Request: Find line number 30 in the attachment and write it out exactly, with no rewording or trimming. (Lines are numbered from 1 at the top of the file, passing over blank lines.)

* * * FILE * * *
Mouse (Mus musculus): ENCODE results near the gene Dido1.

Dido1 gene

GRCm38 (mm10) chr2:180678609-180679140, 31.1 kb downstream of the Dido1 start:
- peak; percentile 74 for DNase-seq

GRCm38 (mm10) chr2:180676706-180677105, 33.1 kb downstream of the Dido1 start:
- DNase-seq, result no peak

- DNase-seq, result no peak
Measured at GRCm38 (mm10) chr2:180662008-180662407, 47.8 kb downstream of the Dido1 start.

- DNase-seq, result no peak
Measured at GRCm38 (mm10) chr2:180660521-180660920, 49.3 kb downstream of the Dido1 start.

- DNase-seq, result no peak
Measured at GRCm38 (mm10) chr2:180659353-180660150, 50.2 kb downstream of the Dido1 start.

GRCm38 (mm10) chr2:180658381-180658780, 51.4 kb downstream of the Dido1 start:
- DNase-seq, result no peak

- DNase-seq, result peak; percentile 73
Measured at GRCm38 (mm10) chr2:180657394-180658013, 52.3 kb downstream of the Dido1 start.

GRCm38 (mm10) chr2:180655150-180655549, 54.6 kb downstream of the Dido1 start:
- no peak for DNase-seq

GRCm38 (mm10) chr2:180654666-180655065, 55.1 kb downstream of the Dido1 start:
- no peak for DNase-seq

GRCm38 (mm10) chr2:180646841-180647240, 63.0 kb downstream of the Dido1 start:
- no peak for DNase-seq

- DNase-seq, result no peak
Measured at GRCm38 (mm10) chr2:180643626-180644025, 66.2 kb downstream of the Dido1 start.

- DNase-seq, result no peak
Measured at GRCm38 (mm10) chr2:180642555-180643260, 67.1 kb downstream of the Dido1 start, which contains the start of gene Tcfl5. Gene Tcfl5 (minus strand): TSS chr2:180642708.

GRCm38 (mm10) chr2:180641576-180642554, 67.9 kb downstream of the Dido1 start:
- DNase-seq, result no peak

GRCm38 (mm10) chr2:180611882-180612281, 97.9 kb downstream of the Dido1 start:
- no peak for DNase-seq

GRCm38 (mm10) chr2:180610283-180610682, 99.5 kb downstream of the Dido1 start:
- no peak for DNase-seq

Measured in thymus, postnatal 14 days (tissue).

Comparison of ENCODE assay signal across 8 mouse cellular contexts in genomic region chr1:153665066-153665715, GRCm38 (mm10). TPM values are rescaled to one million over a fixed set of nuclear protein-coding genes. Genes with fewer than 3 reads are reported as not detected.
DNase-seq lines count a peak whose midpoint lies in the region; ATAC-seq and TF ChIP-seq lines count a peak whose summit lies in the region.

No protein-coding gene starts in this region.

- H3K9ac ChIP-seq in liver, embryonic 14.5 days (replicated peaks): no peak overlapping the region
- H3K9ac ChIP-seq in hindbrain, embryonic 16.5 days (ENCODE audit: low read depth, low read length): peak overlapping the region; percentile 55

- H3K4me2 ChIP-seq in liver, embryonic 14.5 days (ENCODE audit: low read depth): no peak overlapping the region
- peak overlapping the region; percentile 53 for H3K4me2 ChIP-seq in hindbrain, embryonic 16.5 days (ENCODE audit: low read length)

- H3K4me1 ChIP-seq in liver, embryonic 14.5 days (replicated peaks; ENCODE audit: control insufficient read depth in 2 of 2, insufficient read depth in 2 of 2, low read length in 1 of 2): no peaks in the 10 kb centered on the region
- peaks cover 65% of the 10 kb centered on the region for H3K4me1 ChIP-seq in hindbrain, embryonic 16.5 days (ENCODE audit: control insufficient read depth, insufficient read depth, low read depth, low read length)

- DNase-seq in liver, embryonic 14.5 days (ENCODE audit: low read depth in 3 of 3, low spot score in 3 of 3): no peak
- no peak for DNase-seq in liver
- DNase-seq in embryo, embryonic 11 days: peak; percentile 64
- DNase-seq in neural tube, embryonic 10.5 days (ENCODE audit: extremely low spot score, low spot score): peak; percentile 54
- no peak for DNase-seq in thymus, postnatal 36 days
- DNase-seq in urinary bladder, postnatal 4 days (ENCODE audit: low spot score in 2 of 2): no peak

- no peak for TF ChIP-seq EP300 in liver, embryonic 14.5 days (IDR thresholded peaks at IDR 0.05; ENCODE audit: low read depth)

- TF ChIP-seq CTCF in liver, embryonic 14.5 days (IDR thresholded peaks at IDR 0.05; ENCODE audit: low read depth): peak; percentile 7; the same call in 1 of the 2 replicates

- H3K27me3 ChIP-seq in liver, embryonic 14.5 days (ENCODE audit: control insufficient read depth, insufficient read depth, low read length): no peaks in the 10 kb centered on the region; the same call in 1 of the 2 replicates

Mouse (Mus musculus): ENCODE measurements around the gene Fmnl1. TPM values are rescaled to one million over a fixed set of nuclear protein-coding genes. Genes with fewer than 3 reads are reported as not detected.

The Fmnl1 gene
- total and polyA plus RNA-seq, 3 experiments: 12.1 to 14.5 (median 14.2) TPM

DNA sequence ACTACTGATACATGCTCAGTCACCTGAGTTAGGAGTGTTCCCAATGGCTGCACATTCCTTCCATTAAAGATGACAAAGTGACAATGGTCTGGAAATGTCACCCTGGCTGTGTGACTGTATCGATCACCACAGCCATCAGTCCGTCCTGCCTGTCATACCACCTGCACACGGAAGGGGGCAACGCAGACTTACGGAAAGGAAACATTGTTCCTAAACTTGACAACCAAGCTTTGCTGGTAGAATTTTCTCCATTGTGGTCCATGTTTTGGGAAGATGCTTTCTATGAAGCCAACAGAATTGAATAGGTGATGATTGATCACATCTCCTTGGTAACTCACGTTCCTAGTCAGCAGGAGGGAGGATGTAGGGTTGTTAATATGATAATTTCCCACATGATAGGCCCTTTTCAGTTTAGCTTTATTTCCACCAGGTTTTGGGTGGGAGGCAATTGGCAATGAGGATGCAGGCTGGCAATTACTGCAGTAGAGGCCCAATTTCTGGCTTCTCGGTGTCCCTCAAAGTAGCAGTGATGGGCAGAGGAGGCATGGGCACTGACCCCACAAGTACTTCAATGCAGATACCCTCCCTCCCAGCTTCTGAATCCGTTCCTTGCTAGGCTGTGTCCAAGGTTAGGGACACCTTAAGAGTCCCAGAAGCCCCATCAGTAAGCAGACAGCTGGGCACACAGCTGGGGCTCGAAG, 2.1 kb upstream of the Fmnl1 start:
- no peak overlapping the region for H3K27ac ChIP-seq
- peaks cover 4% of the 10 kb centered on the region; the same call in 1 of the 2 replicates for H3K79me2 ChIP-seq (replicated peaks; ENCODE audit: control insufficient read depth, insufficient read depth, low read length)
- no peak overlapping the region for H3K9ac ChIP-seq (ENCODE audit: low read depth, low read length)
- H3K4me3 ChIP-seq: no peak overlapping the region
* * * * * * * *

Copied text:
- no peak for DNase-seq